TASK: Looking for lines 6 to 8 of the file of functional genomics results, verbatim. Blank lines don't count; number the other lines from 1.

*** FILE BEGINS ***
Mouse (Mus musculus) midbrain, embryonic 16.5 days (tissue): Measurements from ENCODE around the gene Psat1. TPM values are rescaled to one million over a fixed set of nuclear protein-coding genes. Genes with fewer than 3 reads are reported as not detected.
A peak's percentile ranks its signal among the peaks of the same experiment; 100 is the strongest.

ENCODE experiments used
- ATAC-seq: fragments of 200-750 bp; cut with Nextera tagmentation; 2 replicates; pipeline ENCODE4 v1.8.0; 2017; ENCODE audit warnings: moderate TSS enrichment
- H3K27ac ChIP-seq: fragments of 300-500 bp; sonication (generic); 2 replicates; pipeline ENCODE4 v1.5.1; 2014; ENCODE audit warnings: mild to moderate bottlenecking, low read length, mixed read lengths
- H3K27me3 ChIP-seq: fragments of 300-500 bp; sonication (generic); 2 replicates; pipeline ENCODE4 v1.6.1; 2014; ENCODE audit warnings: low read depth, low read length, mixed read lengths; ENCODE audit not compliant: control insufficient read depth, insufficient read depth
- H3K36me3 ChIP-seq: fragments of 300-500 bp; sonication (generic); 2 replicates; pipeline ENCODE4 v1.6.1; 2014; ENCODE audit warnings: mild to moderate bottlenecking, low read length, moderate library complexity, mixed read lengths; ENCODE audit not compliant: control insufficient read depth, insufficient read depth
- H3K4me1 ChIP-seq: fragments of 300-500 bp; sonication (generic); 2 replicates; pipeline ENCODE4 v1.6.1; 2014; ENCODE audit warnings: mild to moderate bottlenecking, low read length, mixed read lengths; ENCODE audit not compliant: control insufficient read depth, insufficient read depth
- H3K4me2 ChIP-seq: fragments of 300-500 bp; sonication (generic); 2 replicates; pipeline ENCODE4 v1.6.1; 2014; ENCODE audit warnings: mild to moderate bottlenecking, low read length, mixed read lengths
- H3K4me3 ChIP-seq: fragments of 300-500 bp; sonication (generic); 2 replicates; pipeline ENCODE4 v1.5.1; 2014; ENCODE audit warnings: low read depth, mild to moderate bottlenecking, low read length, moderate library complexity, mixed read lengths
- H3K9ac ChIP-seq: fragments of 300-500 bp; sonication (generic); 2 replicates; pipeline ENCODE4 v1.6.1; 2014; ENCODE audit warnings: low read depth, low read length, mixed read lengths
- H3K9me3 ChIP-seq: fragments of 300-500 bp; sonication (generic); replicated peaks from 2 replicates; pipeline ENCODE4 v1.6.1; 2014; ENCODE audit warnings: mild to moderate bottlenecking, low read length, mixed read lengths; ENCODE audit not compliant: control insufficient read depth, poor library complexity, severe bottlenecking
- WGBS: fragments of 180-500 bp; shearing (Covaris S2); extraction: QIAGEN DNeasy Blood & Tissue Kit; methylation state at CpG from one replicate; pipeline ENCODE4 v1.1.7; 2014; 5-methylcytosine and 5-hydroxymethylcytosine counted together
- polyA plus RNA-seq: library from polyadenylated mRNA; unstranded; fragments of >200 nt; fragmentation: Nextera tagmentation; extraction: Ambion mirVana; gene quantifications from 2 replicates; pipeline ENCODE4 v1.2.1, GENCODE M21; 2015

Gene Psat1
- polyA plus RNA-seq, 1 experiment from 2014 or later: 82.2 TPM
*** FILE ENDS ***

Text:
- H3K27me3 ChIP-seq: fragments of 300-500 bp; sonication (generic); 2 replicates; pipeline ENCODE4 v1.6.1; 2014; ENCODE audit warnings: low read depth, low read length, mixed read lengths; ENCODE audit not compliant: control insufficient read depth, insufficient read depth
- H3K36me3 ChIP-seq: fragments of 300-500 bp; sonication (generic); 2 replicates; pipeline ENCODE4 v1.6.1; 2014; ENCODE audit warnings: mild to moderate bottlenecking, low read length, moderate library complexity, mixed read lengths; ENCODE audit not compliant: control insufficient read depth, insufficient read depth
- H3K4me1 ChIP-seq: fragments of 300-500 bp; sonication (generic); 2 replicates; pipeline ENCODE4 v1.6.1; 2014; ENCODE audit warnings: mild to moderate bottlenecking, low read length, mixed read lengths; ENCODE audit not compliant: control insufficient read depth, insufficient read depth